“Now’s The Time To Start Scheming” illustrates perfectly how attempting to orchestrate big moves doesn’t mean you are in control of the game. Tai has spent the last few episodes slowly making a case for himself as rising to the top of his new alliance. In this episode, he tries to stretch the limits of this newfound power, and finds out just how difficult orchestrating your own big moves can be.
The obvious narrative for this episode is that Jason is in big trouble, and that narrative kicks in right away when Jason immediately gets Cydney and Michele’s ear about being a better choice for final three than Tai or Aubry. He’s in trouble, he knows it, and he’s doing anything he can to get a willing ear to listen and work with him. Where this narrative gets subverted in a way not entirely typical of Survivor is that Jason’s obvious struggles are mostly ignored (outside a tense interaction with Joe) while the episode focuses on an entirely different drama, only to have Jason quietly voted out in the end after all. The bonus is how this diverting drama manages to be entirely entertaining within the episode, while also setting up important dynamics for the future. This season is still on a roll.
The diverting drama is this: While Jason is the easy boot, Tai decides that Michele is the right person to vote out. Once he decides, he almost acts like that decision means it’s definitely going to happen, considering how little finesse he gives to making that seem like the best option for everyone else in his alliance. He approaches Joe and Cydney first, basically informing them it’s what needs to happen, and if anyone is terrible at reading the temperature of the room that person is Tai. The issues that Tai completely ignores in this first approach is that Joe is probably the least flexible to new ideas of his alliance, and Cydney is much more likely to be willing to go along with a plan if she feels like she’s had a part in creating it.
In going after Michele, Tai also completely ignores the optics of him actually being the newest person in the alliance, and therefore one who might not be seen as a leader or someone to trust. Joe and Cydney are immediately uncomfortable with the plan, and it’s not a coincidence that the person Cydney goes to talk to about it is Aubry. Aubry is no doubt the leader of this alliance, and what’s interesting about her place is that so many people seem to quietly see her as their point person for strategy without any question. Joe is obviously on her side and will do whatever she wants. Cydney is constantly seen strategizing in partnership with Aubry. And now Tai, who Aubry artfully massaged into getting him on her side, sees himself as basically her closest ally in the game. Tai’s disregard for Aubry’s other relationships—and the other relationships within his alliance—in concert with his idol and his advantage, cause Tai to severely misjudge just how much power he has available to him to make this move.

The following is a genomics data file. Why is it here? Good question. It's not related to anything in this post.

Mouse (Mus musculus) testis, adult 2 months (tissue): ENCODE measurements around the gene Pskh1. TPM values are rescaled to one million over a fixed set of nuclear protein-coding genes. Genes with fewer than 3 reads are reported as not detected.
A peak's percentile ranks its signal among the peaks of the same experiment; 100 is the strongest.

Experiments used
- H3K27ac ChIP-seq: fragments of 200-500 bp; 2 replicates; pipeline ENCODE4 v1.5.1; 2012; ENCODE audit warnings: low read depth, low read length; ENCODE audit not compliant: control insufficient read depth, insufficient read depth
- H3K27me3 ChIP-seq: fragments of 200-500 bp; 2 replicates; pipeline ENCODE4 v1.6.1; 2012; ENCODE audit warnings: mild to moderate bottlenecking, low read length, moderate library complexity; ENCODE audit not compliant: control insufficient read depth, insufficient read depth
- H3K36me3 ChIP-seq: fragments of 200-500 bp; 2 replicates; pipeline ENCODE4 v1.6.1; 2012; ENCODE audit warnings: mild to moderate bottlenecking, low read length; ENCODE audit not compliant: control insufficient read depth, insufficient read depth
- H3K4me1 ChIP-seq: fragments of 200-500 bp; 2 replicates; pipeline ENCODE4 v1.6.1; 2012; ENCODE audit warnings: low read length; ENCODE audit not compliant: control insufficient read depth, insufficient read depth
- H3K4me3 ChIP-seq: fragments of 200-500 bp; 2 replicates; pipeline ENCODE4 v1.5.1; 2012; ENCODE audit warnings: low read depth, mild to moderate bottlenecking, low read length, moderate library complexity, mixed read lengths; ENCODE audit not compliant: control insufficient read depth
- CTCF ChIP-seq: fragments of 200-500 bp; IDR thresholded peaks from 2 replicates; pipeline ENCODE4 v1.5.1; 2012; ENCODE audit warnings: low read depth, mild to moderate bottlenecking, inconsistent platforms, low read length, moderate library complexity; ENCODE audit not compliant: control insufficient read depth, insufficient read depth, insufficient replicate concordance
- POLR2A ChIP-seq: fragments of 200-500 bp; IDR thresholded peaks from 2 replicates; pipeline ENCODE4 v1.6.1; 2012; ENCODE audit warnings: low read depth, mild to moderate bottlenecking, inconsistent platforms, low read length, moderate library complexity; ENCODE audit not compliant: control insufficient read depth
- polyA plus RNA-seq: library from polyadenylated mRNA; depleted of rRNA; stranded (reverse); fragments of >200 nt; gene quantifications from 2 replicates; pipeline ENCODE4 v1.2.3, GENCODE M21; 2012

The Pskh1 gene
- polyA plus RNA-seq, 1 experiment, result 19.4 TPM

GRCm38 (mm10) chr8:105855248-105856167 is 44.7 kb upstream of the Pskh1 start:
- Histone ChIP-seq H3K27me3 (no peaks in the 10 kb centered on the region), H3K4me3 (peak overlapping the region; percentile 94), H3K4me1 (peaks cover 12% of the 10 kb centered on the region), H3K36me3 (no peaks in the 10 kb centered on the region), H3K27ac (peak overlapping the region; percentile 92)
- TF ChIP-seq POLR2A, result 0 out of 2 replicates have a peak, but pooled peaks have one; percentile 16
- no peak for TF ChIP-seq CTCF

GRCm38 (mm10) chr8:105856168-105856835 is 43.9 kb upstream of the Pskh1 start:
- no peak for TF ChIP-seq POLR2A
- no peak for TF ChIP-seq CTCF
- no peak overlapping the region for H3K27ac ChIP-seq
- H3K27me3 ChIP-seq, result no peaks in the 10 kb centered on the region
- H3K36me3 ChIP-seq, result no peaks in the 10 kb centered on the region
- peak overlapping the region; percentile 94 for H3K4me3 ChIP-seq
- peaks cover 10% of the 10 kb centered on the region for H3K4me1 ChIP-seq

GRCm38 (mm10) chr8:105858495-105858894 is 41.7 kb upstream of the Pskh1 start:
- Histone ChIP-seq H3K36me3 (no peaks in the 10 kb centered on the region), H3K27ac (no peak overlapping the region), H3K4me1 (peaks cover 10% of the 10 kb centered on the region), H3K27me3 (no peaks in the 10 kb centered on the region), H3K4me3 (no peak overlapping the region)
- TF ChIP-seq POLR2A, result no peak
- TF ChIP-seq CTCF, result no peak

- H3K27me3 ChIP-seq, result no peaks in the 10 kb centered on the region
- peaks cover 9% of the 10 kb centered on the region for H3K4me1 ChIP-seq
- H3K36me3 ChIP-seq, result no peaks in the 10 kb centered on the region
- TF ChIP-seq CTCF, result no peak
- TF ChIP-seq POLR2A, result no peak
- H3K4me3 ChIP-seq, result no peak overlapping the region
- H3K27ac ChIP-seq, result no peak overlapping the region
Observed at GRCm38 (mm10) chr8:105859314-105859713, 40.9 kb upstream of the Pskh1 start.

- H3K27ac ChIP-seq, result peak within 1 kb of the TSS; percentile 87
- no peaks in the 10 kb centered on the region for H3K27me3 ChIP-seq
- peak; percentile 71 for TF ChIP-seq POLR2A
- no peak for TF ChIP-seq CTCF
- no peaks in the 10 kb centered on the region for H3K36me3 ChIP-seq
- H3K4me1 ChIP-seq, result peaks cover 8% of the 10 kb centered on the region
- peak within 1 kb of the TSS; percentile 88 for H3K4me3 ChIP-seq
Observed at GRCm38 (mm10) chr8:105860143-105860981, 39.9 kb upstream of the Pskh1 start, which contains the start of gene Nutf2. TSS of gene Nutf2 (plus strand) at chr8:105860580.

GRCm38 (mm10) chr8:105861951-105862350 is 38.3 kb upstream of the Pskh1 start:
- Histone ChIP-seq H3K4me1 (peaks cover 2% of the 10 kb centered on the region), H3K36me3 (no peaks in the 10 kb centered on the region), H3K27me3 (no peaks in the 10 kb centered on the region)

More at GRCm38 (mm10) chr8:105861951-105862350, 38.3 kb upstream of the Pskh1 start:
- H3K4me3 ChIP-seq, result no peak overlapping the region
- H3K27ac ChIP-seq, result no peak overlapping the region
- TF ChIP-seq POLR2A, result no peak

Despite so much strategy happening, there isn’t much actual in-episode time to show that strategy. This leaves a lot to put out on the table at Tribal Council, and out on the table it comes. Michele knows Tai is coming for her, so she goes on the attack, and while Michele’s position in the game doesn’t feel all that solid (she did willingly vote out her biggest ally last week, after all) she does manage to at least get a lot of digs into Tai’s position while defending herself. It’s here where Tai’s exaggerated comfort in his new alliance with Aubry is revealed, with him soundly calling out Michele as being in the bottom of their alliance, while he sees himself at the top. He even goes as far as to say “Honestly, I don’t know how you ended up in this alliance,” which is the nail in the coffin of the ‘Tai isn’t so great at Tribal Council’ narrative we’ve been seeing develop throughout the season.
When Tai decides to use his advantage and cast an extra vote for Michele, the look on his face makes it seem like he thinks it’s a victory. Instead, his two votes are the only ones cast for Michele, while the rest of the alliance he was so sure he was on the top of vote out Jason. It’s an interesting flip of the game dynamics yet again. The thing about Tai is that he’s proven very wily, so getting himself put back on the bottom of an alliance doesn’t feel like the end of his game. Even if this was the thing that ultimately loses him the game, his willingness to keep trying things and keep fighting will at least keep things interesting in the episodes to come.
- Joe had more screen time in this episode than the entire rest of the season combined, so he’s either going to go on an immunity tear and win this whole thing or he’s getting voted out next week. (He’s totally getting voted out next week.)
- Both challenges in this episode were really great. Special shout-out to that floating maze where the team had to work together. It’s both visually cool and the strategy of it is interesting to watch.
- Mark the chicken has to be the best reality show chicken since season one of Big Brother.
- Mark the chicken is not the best animal in this episode, however. The best animal in this episode is the monkey who attacked Jason. Followed up closely by BABY MONKEY. Because BABY MONKEY.
- Jeff’s entire mind was blown when Cydney’s “slow and steady” strategy won her immunity, like that is not a strategy tiny, tiny children have been learning for years via one of the most famous stories in the world. Come on, Probst.
- “There’s no better way to show my loyalty than to vote out my biggest ally in this game.” Isn’t there, though?
- “If it came down to it would you vote with me or would you vote with him?” That question from Cydney to Aubry is a key question in this game, and I wish we could have seen an actual answer from Aubry. (I understand why we didn’t, though, and her vote was enough of an answer.)